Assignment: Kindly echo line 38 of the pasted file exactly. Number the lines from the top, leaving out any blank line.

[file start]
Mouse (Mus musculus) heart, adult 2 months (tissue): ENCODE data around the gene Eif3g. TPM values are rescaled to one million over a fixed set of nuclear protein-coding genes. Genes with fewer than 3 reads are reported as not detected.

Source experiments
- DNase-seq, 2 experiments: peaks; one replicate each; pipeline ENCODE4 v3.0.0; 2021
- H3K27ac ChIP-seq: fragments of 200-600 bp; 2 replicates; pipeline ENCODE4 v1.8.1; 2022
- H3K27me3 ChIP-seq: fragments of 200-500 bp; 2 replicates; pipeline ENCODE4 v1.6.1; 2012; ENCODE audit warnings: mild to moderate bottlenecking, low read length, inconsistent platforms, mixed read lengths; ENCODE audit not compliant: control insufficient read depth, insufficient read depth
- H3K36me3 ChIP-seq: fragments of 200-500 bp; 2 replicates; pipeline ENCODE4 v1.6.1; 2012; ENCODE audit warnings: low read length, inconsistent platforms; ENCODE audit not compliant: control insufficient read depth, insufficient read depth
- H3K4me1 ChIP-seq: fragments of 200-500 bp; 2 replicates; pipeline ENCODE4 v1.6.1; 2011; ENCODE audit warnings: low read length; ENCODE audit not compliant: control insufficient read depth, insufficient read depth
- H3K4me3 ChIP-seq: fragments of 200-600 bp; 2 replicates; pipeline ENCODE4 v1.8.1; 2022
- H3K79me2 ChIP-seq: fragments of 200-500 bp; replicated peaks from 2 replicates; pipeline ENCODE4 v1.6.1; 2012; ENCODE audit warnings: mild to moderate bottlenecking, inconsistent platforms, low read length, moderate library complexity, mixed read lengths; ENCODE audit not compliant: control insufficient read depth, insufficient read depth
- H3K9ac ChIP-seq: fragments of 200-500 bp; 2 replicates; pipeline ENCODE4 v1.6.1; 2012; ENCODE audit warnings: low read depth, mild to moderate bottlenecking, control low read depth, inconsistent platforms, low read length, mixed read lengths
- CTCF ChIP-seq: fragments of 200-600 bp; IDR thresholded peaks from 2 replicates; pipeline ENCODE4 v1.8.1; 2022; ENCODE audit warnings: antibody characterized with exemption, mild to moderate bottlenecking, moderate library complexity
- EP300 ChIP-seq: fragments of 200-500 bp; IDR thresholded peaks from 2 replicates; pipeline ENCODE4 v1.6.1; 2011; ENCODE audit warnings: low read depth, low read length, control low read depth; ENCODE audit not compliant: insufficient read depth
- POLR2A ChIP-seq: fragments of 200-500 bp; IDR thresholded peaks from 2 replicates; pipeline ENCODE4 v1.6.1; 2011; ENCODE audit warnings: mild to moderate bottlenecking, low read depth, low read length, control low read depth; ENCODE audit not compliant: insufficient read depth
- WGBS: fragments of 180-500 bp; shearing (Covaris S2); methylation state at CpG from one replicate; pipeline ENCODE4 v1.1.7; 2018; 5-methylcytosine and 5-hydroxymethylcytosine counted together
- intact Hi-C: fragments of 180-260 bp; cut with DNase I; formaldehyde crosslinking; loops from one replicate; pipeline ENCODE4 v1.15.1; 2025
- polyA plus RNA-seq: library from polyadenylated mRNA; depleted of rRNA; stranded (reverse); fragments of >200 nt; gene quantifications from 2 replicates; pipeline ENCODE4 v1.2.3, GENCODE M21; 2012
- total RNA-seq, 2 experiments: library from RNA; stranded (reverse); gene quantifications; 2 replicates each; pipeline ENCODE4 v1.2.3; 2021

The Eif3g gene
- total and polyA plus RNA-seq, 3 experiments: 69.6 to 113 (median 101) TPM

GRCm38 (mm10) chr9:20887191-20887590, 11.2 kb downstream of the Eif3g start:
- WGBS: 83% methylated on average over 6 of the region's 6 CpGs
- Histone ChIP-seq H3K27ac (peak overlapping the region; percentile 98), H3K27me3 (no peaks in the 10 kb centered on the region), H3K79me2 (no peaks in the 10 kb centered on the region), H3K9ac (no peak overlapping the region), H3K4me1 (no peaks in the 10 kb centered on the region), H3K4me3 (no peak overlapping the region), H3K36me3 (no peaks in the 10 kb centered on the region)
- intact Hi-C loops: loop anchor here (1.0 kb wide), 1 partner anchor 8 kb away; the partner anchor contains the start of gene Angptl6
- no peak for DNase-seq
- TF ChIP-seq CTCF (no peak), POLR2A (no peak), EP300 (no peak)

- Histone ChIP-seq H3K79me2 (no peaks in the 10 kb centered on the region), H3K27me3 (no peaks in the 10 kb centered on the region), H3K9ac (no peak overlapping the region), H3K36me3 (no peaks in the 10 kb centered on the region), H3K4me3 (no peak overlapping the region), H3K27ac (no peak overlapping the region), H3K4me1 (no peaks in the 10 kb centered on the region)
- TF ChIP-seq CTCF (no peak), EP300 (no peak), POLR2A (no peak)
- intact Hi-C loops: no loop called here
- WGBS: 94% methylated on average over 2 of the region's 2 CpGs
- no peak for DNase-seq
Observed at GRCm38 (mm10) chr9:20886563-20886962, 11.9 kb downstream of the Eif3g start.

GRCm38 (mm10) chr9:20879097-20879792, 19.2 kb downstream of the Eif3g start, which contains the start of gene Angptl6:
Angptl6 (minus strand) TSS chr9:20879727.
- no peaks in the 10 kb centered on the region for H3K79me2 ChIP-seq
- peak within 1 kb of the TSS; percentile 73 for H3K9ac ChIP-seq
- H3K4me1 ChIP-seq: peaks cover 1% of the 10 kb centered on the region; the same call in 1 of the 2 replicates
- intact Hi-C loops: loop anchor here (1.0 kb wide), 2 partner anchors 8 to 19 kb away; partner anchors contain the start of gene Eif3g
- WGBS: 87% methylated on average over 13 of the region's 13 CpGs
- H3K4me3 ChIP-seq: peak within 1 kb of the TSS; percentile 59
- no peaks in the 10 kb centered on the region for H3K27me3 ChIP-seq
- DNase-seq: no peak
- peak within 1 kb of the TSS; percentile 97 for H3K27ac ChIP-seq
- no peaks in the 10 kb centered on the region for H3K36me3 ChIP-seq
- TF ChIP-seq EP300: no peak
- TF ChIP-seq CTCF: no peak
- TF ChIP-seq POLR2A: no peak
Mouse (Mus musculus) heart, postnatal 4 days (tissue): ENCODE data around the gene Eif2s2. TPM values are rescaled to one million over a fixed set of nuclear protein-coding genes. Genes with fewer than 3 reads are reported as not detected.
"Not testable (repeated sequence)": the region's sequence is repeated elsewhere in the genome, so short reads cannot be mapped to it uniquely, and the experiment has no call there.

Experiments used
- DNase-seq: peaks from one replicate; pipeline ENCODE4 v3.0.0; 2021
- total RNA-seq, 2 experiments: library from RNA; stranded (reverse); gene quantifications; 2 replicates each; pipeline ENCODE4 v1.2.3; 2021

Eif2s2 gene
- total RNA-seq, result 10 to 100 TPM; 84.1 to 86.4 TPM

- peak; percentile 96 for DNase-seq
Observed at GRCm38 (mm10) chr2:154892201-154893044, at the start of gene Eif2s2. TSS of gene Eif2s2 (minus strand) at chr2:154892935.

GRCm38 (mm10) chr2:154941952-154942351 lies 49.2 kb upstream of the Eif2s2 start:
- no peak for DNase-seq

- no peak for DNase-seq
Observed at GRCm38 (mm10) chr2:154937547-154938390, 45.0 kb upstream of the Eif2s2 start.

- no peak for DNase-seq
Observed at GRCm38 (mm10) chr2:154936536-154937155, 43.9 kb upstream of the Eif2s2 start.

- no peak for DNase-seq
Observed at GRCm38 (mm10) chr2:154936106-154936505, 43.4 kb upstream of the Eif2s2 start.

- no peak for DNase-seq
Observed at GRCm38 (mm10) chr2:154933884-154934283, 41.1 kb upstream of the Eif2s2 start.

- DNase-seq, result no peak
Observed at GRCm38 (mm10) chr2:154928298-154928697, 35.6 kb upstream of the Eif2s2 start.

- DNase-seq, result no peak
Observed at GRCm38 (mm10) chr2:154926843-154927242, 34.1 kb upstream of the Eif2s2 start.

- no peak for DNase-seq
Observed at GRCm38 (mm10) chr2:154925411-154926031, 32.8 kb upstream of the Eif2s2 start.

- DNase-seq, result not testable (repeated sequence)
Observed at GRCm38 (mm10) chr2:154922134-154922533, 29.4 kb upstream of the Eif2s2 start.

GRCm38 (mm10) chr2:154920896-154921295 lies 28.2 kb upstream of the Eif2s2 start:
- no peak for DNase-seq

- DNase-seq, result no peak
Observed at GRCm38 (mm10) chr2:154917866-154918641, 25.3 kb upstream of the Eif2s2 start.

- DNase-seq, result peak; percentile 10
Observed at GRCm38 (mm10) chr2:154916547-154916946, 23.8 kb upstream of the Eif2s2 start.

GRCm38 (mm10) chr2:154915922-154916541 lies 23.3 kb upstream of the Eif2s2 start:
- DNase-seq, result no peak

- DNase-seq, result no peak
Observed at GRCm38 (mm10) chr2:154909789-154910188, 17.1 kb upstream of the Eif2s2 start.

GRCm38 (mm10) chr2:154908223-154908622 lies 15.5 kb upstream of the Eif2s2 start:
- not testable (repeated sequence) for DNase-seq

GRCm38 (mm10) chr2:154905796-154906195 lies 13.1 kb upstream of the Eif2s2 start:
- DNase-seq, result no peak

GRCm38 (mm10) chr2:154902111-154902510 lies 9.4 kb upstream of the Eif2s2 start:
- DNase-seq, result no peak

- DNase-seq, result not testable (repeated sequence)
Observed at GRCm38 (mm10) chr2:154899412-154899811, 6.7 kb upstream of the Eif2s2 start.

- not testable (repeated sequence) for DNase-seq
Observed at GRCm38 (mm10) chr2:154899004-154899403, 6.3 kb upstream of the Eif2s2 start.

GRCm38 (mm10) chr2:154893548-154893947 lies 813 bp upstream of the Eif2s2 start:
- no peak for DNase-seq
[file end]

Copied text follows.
- WGBS: 87% methylated on average over 13 of the region's 13 CpGs